It has been 10 years since it became illegal to smoke in pubs, clubs, work places and the health of Wiltshire’s residents has greatly improved in that time.
Fewer than three in every 20 adults now smoke in the county, compared with more than four in 20 before the ban was introduced. Due to this, the number of smokers dying from smoking related disease in Wiltshire is falling, with the number of smoking related deaths from stroke and heart disease down by 25% since 2007.
Tracy Daszkiewicz acting director of public health at Wiltshire Council, said: “The introduction of smokefree public places has been one of the most significant pieces of public health legislation in recent history. However if we are to continue to improve the overall health of people in Wiltshire, more needs to be done to prevent our young people from starting to smoke, to protect babies and children from the dangers of smoking, and to encourage current smokers to quit.”
Last year Wiltshire Council’s public health team supported 39 town and parish councils to erect smokefree signage in children’s play areas, sending the clear message that smoking around children is not acceptable behaviour. The signage designed by children asks people not to smoke near them. These signs are recognised as being more effective than signs simply telling people not to smoke.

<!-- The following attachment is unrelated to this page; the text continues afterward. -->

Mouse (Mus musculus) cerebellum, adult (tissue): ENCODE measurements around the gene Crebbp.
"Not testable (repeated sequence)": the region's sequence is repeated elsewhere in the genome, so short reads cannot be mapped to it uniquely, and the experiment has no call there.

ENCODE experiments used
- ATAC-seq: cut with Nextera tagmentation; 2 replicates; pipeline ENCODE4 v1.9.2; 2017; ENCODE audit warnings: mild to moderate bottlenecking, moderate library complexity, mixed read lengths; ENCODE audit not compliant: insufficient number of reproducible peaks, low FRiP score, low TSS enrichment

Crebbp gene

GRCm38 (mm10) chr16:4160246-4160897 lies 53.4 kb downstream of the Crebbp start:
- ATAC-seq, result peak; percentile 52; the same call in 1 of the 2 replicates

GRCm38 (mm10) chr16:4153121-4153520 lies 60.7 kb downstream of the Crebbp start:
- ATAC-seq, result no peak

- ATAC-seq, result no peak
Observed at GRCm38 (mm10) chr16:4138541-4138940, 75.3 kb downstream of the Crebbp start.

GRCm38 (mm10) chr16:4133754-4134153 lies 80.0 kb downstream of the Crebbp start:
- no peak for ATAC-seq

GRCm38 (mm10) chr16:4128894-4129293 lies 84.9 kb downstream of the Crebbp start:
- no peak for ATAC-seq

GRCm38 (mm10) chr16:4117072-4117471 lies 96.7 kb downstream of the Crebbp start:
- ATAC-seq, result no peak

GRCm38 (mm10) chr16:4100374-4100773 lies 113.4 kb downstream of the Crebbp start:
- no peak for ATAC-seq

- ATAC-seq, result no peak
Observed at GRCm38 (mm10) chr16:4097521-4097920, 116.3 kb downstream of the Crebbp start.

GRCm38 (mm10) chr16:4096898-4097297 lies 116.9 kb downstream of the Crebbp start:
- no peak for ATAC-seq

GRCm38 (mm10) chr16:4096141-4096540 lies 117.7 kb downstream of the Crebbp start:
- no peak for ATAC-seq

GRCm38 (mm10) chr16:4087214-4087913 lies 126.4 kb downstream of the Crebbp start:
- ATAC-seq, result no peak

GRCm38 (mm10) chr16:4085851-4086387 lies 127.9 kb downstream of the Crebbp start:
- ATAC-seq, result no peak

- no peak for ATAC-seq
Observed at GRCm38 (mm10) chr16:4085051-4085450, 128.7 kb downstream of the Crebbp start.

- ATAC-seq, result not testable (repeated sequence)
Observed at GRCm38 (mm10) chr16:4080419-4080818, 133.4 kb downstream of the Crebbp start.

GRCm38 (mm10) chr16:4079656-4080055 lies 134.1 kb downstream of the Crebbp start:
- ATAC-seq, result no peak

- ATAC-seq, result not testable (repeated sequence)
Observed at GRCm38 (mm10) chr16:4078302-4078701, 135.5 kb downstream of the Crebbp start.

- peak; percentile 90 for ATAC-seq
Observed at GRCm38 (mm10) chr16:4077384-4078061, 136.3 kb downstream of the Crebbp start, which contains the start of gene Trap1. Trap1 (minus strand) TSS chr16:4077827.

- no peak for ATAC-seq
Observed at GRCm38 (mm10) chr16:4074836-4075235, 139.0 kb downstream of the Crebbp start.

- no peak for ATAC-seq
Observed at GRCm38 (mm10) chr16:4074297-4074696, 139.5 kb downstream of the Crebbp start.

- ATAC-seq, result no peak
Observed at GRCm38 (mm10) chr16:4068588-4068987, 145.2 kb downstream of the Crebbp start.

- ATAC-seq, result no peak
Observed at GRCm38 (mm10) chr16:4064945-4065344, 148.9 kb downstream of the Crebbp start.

Jerry Wickham, cabinet member for public health said: “We would like to encourage as many community areas as possible to introduce voluntary smoking bans in open public areas such as sports fields and other green spaces where children play. There is also evidence to indicate that third hand smoke, which is made up of the toxic particles found on smokers’ clothes, can have a detrimental effect on a baby’s health. So I would ask that anyone who works with children or who has a young family not to smoke as it damages their long term health and development.”
Recent data has shown that nationally the number of smokers aged 35 and over dying from heart attacks and other cardiac conditions has dropped by over 20% since 2007, while fatalities from strokes are down almost 14%.